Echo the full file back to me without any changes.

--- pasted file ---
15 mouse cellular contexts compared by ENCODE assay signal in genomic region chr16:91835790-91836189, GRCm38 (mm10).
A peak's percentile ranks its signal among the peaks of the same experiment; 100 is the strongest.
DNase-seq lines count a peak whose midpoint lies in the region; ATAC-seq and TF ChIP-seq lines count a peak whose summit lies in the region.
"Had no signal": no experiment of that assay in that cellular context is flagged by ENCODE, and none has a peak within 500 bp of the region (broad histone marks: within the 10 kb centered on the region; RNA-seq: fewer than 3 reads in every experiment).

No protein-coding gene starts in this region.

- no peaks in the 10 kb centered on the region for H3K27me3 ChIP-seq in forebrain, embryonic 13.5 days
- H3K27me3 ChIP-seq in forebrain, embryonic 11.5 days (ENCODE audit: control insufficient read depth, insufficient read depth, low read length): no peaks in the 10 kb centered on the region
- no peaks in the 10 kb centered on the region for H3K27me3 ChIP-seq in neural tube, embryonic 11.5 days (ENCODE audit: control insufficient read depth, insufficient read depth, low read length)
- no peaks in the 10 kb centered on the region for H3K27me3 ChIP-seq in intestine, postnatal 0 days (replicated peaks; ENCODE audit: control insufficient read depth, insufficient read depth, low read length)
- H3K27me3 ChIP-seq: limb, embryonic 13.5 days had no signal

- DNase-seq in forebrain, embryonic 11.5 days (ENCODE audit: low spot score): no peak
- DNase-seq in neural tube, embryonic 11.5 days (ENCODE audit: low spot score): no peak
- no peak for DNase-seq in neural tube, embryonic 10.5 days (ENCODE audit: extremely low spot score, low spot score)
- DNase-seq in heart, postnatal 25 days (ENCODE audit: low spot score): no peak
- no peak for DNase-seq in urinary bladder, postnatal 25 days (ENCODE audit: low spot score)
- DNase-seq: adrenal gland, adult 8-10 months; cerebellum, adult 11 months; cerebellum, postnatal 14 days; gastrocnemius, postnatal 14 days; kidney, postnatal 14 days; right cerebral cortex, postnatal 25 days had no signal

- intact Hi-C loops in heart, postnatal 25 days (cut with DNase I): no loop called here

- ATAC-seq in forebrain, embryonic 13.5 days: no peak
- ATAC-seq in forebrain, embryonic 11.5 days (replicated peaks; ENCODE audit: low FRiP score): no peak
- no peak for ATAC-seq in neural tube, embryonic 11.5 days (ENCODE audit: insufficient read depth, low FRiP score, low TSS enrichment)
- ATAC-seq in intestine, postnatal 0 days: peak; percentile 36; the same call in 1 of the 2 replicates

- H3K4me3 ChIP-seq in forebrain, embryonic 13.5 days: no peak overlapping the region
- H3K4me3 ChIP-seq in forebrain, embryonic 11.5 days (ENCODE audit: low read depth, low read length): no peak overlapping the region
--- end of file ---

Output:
15 mouse cellular contexts compared by ENCODE assay signal in genomic region chr16:91835790-91836189, GRCm38 (mm10).
A peak's percentile ranks its signal among the peaks of the same experiment; 100 is the strongest.
DNase-seq lines count a peak whose midpoint lies in the region; ATAC-seq and TF ChIP-seq lines count a peak whose summit lies in the region.
"Had no signal": no experiment of that assay in that cellular context is flagged by ENCODE, and none has a peak within 500 bp of the region (broad histone marks: within the 10 kb centered on the region; RNA-seq: fewer than 3 reads in every experiment).

No protein-coding gene starts in this region.

- no peaks in the 10 kb centered on the region for H3K27me3 ChIP-seq in forebrain, embryonic 13.5 days
- H3K27me3 ChIP-seq in forebrain, embryonic 11.5 days (ENCODE audit: control insufficient read depth, insufficient read depth, low read length): no peaks in the 10 kb centered on the region
- no peaks in the 10 kb centered on the region for H3K27me3 ChIP-seq in neural tube, embryonic 11.5 days (ENCODE audit: control insufficient read depth, insufficient read depth, low read length)
- no peaks in the 10 kb centered on the region for H3K27me3 ChIP-seq in intestine, postnatal 0 days (replicated peaks; ENCODE audit: control insufficient read depth, insufficient read depth, low read length)
- H3K27me3 ChIP-seq: limb, embryonic 13.5 days had no signal

- DNase-seq in forebrain, embryonic 11.5 days (ENCODE audit: low spot score): no peak
- DNase-seq in neural tube, embryonic 11.5 days (ENCODE audit: low spot score): no peak
- no peak for DNase-seq in neural tube, embryonic 10.5 days (ENCODE audit: extremely low spot score, low spot score)
- DNase-seq in heart, postnatal 25 days (ENCODE audit: low spot score): no peak
- no peak for DNase-seq in urinary bladder, postnatal 25 days (ENCODE audit: low spot score)
- DNase-seq: adrenal gland, adult 8-10 months; cerebellum, adult 11 months; cerebellum, postnatal 14 days; gastrocnemius, postnatal 14 days; kidney, postnatal 14 days; right cerebral cortex, postnatal 25 days had no signal

- intact Hi-C loops in heart, postnatal 25 days (cut with DNase I): no loop called here

- ATAC-seq in forebrain, embryonic 13.5 days: no peak
- ATAC-seq in forebrain, embryonic 11.5 days (replicated peaks; ENCODE audit: low FRiP score): no peak
- no peak for ATAC-seq in neural tube, embryonic 11.5 days (ENCODE audit: insufficient read depth, low FRiP score, low TSS enrichment)
- ATAC-seq in intestine, postnatal 0 days: peak; percentile 36; the same call in 1 of the 2 replicates

- H3K4me3 ChIP-seq in forebrain, embryonic 13.5 days: no peak overlapping the region
- H3K4me3 ChIP-seq in forebrain, embryonic 11.5 days (ENCODE audit: low read depth, low read length): no peak overlapping the region